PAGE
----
Several case reports and case series with relatively small numbers documented the ability of 18F-FDG PET/CT to detect lesions of fungal infections early before anatomic changes, the usefulness in detecting occult lesions and detecting dissemination, and the ability to monitor antifungal therapy [18,19,20,21,22]. The role of 18F-FDG PET/CT was further confirmed in several larger studies [23,24,25,26,27].
The pattern of uptake may direct the imaging specialist to the presence of a fungal infection. Bilateral adrenal gland uptake, for example, may occur in Cryptococcus or Histoplasmosis sp. infections. Figure 1 shows a patient with Cryptococcus neoformans with bilateral adrenal gland uptake due to the fungi [20,28,29,30,31]. Knowledge of the epidemiology of fungal infection and the patterns that may occur is important in the interpretation of 18F-FDG PET/CT in fungal infections.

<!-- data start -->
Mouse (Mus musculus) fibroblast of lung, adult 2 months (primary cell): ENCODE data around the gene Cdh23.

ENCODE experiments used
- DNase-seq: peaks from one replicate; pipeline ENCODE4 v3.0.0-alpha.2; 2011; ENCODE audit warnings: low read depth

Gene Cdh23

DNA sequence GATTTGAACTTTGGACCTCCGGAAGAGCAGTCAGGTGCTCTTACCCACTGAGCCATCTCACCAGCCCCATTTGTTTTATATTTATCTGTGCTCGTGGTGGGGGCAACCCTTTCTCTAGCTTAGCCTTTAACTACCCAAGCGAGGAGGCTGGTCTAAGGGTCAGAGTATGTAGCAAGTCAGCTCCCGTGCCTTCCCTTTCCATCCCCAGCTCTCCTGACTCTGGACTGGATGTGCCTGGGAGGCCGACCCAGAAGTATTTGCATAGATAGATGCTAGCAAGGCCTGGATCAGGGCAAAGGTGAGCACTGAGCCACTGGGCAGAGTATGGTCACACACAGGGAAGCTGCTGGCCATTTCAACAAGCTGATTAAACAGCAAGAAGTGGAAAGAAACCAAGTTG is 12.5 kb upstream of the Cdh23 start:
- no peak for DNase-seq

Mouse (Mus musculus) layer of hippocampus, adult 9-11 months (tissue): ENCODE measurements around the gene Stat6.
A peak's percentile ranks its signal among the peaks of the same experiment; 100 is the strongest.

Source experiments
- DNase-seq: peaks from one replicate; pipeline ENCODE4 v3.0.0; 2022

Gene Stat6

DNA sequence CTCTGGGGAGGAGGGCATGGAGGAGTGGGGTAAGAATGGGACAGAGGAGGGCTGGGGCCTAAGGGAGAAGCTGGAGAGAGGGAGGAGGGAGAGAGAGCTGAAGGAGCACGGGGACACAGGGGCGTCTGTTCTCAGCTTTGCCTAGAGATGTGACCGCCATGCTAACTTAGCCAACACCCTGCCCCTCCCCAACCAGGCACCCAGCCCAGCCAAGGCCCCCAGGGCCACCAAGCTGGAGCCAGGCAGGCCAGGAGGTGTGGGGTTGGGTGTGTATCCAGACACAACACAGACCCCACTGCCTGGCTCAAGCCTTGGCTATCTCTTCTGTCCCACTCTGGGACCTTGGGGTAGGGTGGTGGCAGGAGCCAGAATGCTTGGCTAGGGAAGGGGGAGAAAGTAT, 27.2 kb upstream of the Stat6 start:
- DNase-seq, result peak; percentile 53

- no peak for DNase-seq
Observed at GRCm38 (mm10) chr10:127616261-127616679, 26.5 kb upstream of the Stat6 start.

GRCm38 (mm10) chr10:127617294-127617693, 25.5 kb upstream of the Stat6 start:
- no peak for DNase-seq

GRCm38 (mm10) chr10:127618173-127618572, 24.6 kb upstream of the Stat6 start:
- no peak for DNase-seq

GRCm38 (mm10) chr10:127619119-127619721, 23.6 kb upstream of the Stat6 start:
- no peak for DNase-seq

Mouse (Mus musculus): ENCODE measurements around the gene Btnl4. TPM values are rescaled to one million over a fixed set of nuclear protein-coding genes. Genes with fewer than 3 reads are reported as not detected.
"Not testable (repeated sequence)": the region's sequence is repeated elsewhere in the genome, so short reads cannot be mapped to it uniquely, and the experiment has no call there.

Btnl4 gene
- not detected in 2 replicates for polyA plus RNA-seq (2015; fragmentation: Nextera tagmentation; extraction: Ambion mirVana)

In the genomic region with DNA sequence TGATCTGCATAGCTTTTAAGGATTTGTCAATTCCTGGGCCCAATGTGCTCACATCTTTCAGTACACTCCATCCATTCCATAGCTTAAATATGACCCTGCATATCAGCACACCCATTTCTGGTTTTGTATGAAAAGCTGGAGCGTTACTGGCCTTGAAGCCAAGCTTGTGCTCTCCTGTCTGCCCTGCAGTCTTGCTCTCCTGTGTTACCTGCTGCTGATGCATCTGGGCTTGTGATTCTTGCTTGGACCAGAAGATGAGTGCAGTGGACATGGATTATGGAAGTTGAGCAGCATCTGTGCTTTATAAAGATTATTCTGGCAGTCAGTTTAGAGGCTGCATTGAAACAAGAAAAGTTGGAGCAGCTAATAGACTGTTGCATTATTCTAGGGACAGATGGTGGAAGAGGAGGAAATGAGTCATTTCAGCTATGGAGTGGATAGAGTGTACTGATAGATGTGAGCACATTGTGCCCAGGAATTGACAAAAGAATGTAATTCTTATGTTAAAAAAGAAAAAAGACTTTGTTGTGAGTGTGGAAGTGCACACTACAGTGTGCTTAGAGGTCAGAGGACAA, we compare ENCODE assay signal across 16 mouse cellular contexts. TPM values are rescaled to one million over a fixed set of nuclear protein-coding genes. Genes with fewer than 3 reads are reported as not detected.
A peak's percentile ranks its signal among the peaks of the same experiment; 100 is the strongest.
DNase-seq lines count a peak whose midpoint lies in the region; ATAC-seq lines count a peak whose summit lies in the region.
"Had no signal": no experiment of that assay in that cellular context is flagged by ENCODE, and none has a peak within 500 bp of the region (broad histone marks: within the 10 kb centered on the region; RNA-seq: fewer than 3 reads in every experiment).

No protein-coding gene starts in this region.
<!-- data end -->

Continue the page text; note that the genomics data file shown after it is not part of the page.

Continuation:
There are numerous species of fungi that may cause an invasive fungal infection. In the literature, most of the case reports and studies focus on radionuclide imaging of Candida sp. and Aspergillus sp. because these are often the most common species in blood-stream infection and infections among the immunocompromised, such as patients with hematologic malignancies. 18F-FDG PET/CT has been shown to be useful in the diagnosis and monitoring of treatment in other fungi such as Histoplasmosis sp. Cryptococus neoformis and Pneumocystis jeroveci pneumonia [19,28,29,30].

2.2. Other PET Tracers Used for Inflammation and Their Role in Fungal Infection

2.2.1. PET Labelled Siderophores